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Applied Biotechnology & Bioengineering

Research Article Special Issue Plant Pathogenic Klebsiella pneumoniae

Histopathology of Klebsiella pneumoniae strain Borkar inciting root bark necrosis and wilt in pomegranate

Ajayasree TS, Borkar SG

Department of Plant Pathology and Agricultural microbiology, Mahatma Phule Agricultural University, India

Correspondence: Ajayasree TS, Department of Plant Pathology and Agricultural Microbiology, Mahatma Phule Agricultural University, Rahuri-413722, Dist-Ahmednagar (MS), India, Fax 091 02446-245141

Received: June 08, 2018 | Published: September 7, 2018

Citation: Borkar SG, Ajayasree TS. Histopathology of Klebsiella pneumoniae strain Borkar inciting root bark necrosis and wilt in pomegranate. J Appl Biotechnol Bioeng. 2018;5(5):287-288. DOI: 10.15406/jabb.2018.05.00150

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Histopathology of root bark necrosis and wilt in pomegranate incited by Klebsiella pneumoniae strain Borkar revealed that the bacterial infection was non- vascular in nature. The bacteria infect the epidermal layer and cortex of the bark tissues which are easily peeled off. Due to absence of root bark, the absorption of water and food material is hindered which results in wilting of the pomegranate plant.

All other plant pathogenic bacteria inducing wilting in other plants infect the vascular system of the plant which finally leads to plant death, however the Klebsiella pneumoniae strain Borkar inciting root bark necrosis and wilt in pomegranate differed from other plant pathogenic bacteria by infecting only the cortex and epidermal cells of root bark to induce wilting in infected pomegranate plants.

Keywords: histopathology; Klebsiella pneumoniae, root bark necrosis


Soil borne plant pathogenic bacteria generally causes wilting symptoms by infecting the vascular tissues of plant root. During April 2015, the pomegranate plants in the Arid Zone Fruit Research Project, Mahatma Phule Agricultural University, Rahuri, India exhibited some unusually wilted plants. The symptoms included yellowing of leaves of one or two twigs, followed by their drooping and subsequent death of infected twigs. Subsequently other twigs also showed infection and the entire plant die within 2-3 months. The root system of infected plant shows root bark necrosis lesions spread on the root bark (Figure 1). There was no vascular infection present in the root. The wilting without vascular infection was unusual and therefore the histopathology of root infection was undertaken to assess the infection site and nature of infection in the pomegranate root.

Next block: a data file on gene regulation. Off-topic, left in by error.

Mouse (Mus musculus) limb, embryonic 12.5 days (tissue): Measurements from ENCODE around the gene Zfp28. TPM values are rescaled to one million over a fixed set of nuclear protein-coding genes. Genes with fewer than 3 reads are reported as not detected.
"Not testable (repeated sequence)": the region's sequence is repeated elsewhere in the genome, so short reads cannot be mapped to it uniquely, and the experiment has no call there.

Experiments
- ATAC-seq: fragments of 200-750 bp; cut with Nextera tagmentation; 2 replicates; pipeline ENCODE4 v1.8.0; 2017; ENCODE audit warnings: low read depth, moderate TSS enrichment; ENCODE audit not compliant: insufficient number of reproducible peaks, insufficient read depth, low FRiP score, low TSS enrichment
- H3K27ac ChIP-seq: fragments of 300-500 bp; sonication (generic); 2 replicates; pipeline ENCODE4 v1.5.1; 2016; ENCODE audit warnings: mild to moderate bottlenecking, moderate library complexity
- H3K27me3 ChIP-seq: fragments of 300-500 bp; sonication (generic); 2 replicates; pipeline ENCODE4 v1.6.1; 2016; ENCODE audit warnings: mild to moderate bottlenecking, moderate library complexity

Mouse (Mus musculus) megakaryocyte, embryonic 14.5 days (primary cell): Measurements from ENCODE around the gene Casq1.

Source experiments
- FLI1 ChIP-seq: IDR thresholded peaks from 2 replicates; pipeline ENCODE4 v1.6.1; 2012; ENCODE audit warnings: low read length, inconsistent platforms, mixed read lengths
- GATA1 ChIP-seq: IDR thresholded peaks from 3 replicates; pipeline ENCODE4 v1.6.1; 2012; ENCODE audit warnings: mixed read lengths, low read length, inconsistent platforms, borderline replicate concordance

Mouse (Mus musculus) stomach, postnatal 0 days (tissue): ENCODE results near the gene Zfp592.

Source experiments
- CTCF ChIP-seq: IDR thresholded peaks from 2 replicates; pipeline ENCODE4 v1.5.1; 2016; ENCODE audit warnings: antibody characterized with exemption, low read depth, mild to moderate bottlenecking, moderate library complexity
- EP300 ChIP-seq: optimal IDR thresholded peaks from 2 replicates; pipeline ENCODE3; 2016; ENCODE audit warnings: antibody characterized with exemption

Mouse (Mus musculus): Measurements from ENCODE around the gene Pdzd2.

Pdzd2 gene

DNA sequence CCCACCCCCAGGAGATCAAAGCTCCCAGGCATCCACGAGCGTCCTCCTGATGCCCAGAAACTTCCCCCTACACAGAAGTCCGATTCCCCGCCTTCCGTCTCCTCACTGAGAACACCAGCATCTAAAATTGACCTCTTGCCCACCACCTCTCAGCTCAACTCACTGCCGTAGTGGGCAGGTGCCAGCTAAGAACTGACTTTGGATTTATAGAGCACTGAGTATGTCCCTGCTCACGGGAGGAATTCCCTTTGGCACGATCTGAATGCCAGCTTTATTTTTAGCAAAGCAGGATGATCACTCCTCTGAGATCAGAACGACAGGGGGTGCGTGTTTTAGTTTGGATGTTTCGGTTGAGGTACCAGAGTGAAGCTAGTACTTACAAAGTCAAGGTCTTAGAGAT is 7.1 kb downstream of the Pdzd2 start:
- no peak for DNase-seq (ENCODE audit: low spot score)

Figure 1 Symptoms of root bark necrosis on roots of wilted plant.

Materials and methods

Performing of the string test

The root bark necrosis infected roots of pomegranate plant were collected from the pomegranate orchard of MPKV, Rahuri. The infected root samples were washed thoroughly under tap water to remove dirt particles and air dried. These root portions were given a cut by using a sterilized scalpel and immersed it in sterilized distilled water to observe the bacterial string coming out from the vascular bundles of the infected portion of the root.

Preparation of root sections for histopathology